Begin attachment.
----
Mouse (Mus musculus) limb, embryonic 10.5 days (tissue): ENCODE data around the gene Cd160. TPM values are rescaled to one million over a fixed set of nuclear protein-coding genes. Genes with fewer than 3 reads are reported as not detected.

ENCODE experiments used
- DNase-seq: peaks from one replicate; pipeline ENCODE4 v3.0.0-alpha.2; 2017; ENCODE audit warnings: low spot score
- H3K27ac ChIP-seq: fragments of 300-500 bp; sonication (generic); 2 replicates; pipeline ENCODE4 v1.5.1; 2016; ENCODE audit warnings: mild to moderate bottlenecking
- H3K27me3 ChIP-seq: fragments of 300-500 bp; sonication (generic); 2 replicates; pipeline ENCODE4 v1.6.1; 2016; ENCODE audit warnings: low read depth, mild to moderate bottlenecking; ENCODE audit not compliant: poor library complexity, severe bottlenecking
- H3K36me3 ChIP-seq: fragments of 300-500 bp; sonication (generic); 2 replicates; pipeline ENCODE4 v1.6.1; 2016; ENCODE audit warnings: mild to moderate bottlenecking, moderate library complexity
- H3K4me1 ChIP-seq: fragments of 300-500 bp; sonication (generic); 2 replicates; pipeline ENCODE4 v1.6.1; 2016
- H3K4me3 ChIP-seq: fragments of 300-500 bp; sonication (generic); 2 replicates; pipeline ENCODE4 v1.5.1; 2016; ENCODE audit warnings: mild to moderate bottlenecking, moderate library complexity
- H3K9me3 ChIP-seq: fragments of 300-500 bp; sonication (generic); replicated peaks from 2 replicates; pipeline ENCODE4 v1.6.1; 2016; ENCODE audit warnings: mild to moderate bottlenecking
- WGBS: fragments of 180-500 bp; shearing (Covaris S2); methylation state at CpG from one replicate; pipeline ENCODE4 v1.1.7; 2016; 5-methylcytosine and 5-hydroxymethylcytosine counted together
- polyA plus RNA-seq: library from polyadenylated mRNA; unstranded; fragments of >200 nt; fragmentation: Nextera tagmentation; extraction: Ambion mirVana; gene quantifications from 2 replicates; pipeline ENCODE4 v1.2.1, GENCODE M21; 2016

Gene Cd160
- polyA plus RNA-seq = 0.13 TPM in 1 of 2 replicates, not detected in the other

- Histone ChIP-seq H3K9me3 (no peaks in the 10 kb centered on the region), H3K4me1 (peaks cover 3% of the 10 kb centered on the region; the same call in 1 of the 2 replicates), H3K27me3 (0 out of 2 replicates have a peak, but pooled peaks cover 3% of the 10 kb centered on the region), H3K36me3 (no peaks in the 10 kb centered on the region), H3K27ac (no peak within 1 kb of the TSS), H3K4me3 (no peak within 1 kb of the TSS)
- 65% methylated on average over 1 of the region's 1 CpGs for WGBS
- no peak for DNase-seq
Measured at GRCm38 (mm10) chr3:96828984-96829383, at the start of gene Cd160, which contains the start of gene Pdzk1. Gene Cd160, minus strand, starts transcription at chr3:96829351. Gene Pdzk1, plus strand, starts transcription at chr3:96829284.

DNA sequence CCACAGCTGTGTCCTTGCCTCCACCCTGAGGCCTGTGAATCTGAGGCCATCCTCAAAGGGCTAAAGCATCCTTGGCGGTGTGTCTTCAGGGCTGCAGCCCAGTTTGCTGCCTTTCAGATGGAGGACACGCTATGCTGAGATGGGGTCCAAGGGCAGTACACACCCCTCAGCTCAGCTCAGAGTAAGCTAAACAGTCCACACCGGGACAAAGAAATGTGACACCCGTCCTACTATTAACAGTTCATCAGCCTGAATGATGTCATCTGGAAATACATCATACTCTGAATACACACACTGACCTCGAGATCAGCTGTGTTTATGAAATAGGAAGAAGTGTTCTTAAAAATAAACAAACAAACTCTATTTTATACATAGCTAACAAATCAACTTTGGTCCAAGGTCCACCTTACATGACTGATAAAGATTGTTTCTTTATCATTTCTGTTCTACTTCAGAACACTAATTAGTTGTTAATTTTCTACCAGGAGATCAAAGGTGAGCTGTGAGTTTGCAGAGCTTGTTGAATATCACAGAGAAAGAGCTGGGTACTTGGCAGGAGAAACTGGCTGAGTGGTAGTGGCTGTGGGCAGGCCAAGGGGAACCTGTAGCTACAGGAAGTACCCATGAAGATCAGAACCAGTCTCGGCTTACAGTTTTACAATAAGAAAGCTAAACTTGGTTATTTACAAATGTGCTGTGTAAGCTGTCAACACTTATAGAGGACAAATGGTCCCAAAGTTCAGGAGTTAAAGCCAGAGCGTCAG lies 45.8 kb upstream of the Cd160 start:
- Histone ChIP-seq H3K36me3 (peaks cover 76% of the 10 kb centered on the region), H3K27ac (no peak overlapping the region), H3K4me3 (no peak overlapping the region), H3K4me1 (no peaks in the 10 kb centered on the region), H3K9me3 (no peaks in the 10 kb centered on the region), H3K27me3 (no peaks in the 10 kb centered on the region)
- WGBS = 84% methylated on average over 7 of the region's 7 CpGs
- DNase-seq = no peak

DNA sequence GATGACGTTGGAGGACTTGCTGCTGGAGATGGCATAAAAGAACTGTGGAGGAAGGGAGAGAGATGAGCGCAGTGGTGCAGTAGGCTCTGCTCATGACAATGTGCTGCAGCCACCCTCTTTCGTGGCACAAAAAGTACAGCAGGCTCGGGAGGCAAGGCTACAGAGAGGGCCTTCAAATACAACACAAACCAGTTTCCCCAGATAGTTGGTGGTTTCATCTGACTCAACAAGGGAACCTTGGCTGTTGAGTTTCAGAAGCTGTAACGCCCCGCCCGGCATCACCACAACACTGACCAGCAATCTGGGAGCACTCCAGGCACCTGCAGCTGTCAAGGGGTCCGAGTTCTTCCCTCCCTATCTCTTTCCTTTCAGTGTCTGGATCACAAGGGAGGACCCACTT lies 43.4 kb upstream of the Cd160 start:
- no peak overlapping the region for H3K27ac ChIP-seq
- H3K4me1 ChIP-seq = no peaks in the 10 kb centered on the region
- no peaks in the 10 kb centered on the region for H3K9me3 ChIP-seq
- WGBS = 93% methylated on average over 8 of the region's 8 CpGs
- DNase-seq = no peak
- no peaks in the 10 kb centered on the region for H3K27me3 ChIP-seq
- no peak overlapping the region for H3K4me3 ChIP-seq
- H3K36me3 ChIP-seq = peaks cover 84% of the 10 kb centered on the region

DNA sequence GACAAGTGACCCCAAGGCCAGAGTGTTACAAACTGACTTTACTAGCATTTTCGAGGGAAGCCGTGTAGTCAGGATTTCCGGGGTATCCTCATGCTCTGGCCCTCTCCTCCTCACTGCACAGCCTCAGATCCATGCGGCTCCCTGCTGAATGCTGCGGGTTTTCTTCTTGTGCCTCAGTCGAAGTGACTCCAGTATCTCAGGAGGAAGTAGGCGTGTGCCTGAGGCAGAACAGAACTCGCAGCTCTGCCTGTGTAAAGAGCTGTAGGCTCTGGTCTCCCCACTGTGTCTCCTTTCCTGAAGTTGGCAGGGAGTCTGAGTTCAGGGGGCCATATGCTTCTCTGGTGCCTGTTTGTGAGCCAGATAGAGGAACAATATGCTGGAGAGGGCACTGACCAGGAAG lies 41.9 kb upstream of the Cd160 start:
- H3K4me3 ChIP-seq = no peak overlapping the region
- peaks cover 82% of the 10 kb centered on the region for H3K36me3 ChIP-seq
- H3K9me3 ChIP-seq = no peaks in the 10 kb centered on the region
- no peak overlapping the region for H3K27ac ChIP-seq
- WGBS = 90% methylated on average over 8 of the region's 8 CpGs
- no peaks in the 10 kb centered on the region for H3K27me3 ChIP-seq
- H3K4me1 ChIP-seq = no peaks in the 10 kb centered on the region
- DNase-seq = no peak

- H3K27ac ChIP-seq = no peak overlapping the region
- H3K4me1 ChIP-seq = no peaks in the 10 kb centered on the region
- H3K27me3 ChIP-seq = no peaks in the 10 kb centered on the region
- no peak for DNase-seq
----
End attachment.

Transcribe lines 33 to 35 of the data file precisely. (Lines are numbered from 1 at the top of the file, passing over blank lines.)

- peaks cover 82% of the 10 kb centered on the region for H3K36me3 ChIP-seq
- H3K9me3 ChIP-seq = no peaks in the 10 kb centered on the region
- no peak overlapping the region for H3K27ac ChIP-seq